lunch on the grass

We sat in white plastic chairs on the front lawn facing a crescent of maples and pines that jumped from our side of the road to the other. It was good for me to get out of the house and it had been too long since I'd seen my friend, John. And although it was just a few days ago, I don’t remember what color the sky was, the grass was so green.

In between bites of smoked turkey salad on artisanal bread we sipped birch beer in fired clay cups. We spoke of old friends and travel and he told me how he landed in Maine, how he had as a boy hiked Mt. Katahdin with his father and had years later laid his dad’s ashes there.

“May I ask ... did you ever consider adoption?” he said, and I paused at the question, at its warmth, its innocent and delicate curiosity. I went on to explain that, yes, we had from time to time. But it was never right. Never right because we were overwhelmed with the grief of our child’s unhealthy brain and limp body. Never right because then we found ourselves in and out of the hospital. Never right because of the epilepsy that consumed us. Never right because we didn’t have enough time, enough energy, enough focus for a second child. Never right because we doubted whether it’d be fair to either child. Never right because we wanted to give Calvin our all so that he could reach his full potential, so that he could one day, perhaps, walk by himself and maybe even talk.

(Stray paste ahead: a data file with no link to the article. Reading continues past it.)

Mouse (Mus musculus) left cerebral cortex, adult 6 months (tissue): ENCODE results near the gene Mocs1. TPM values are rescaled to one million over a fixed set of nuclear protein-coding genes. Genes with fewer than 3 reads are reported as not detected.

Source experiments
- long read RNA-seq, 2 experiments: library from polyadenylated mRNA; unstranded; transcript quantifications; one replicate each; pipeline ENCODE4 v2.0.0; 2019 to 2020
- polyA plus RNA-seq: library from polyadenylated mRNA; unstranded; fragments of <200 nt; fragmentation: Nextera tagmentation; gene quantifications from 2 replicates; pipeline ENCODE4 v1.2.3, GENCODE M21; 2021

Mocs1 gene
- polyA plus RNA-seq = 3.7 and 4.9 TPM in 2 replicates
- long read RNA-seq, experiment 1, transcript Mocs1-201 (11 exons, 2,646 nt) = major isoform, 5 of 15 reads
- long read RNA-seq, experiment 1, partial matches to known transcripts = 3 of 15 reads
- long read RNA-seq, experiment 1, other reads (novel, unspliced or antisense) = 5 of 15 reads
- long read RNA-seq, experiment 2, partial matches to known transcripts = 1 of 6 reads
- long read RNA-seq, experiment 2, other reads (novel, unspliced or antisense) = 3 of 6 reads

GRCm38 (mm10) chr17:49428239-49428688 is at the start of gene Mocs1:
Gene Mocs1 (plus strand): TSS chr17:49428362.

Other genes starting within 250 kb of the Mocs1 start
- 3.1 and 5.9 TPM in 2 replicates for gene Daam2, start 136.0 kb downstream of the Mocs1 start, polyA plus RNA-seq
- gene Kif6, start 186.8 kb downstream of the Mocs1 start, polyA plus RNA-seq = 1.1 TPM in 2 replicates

But the question lingered in my mind as we licked the crumbs from our plates and ate the last bits of cheese. And as I looked into his watery eyes while we considered dessert, I felt the hollow in my heart, the hollow left by Calvin’s presence and the hollow left by the healthy child we never had. I wondered if he noticed my voice quaver, wondered if he noticed the pools forming in my eyes, this kind-of-old, kind-of-new friend of mine who had never seen me cry.

We walked to my car and in his embrace I felt the core strength of a young man now in his twilight years. I kept my arm around his shoulder, noticed his nubby sweater and worn leather shoes that had no doubt taken him countless times over the ridge to his maple grove or to his pond just down the road.

When I’d arrived he’d given me a folded up string of Tibetan prayer flags, told me that when the wind blows them a prayer is said. “You don’t have to do anything,” he added, and we spoke of the vast, expanding universe where nothing is certain but that it’s there and we are discovering it. And we leaned on the counter preparing our lunches, crunching raw string beans then playfully tossing the stems out an open window.

photo by Michael Kolster

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